My girlfriend pulled me up and saw the sheer horror across my face. She asked if I was okay. I realized I was holding my chest as if I was having a heart attack. I told her I was fine, but no one had better pop another balloon in my presence again. Was this the first sign I needed help?

After a week of hard drinking and getting irrationally angry for no apparent reason, I dusted my DCU’s (Desert Combat Uniform) off and strolled into JFHQ. Saw my pals that I hadn’t seen in a week and talked about how stupid it was that we had to be back in uniform already. The six of us sat in a small briefing room and daydreamed about the alcohol we would consume after the “briefing”  — meanwhile, someone was talking about what we “needed” to complete the de-mob process. I remember being handed a business card at the end of the four PAINFUL hours and hearing, “If you need anything, call this number.” At this point in time, I don’t even remember who or what the business card was for. It wasn’t like I thought I needed it anyway.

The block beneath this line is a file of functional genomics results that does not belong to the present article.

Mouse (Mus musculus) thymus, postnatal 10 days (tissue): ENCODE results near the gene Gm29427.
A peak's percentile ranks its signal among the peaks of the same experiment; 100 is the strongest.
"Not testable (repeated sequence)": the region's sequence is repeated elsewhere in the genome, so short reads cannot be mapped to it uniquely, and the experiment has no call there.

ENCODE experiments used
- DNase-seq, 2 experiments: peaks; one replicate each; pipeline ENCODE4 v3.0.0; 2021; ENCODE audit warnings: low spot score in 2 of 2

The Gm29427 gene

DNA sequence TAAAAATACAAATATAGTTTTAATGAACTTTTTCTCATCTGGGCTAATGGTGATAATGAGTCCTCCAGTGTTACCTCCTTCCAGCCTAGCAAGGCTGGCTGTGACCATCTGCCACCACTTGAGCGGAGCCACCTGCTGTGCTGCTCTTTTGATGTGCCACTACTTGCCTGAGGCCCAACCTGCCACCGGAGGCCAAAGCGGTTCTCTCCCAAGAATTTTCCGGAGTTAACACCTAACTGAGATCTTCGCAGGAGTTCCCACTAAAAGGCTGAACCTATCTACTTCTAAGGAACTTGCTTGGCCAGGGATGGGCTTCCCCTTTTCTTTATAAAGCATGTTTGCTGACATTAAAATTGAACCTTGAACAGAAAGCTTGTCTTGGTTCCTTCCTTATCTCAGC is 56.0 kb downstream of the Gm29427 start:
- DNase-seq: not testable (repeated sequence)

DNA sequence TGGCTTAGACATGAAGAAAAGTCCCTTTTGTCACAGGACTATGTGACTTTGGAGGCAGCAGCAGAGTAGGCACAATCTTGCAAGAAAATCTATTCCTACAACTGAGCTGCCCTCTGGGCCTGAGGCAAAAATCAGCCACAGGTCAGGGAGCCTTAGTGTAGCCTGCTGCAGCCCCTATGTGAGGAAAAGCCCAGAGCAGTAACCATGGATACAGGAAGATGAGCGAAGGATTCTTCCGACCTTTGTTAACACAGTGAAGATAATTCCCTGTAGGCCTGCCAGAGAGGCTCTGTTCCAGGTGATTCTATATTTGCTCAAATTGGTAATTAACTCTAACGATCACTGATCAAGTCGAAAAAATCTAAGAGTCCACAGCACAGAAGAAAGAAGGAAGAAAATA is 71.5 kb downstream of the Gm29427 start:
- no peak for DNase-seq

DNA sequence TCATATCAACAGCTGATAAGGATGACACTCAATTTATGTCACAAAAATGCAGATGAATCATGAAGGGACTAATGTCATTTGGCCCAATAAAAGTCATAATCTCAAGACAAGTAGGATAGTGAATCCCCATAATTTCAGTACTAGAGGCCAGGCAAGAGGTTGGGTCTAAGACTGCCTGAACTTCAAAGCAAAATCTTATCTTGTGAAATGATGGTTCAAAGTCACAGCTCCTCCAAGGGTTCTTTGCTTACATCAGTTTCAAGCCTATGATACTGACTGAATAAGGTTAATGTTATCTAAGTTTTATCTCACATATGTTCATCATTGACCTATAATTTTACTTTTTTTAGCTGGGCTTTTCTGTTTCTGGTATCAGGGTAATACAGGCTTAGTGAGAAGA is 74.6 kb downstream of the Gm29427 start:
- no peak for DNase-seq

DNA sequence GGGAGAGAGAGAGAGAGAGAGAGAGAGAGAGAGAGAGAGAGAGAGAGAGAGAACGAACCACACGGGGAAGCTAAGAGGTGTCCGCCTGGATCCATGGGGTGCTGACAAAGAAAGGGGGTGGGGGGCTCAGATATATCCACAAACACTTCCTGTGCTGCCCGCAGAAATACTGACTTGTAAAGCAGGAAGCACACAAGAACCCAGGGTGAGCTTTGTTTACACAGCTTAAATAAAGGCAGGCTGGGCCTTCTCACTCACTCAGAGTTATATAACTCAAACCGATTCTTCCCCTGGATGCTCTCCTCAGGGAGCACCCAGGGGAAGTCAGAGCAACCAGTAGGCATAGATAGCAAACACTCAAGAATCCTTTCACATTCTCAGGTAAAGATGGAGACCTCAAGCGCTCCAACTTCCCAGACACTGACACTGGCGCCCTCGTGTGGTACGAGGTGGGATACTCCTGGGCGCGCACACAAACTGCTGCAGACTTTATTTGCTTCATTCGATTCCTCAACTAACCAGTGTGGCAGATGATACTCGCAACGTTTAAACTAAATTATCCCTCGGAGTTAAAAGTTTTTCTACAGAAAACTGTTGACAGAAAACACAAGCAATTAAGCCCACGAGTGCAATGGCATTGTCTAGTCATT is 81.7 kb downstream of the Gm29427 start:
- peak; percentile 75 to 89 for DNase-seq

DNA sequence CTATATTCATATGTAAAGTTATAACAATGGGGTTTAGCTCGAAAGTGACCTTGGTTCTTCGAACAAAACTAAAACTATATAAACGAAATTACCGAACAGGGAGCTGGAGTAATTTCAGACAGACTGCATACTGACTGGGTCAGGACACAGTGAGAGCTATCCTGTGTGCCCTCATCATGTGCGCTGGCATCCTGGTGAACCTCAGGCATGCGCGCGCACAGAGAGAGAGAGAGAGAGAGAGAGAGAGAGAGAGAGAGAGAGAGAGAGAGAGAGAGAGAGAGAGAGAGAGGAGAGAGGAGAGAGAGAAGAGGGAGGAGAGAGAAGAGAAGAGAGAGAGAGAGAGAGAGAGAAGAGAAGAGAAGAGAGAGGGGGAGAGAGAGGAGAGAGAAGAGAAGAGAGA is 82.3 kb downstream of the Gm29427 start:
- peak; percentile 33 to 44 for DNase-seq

I stayed with my mom for a couple of months before moving back to Milwaukee to finish my degree. Mom would enter my room in the morning and gently touch my shoulder to let me know she was leaving for the day. Her touch would jolt me awake in panic, “fight” written across my forehead. I was startled every time she woke me from my sleep.  She started leaving me little notes to say good morning instead. Those notes were followed with suggestions on what she would like me to do around the house during the day, since I had all this free time …Yeah, that went over really well. I would toss her a dirty look at the suggestion I even empty the dishwasher. Rather than pitch in for room and board, I had the mindset that I was home, and shouldn’t Mom be thankful for that? How dare she? I’m a combat veteran who just got back from war — I don’t do dishes. Maybe my second and third sign, but it would all probably just fade away eventually, right?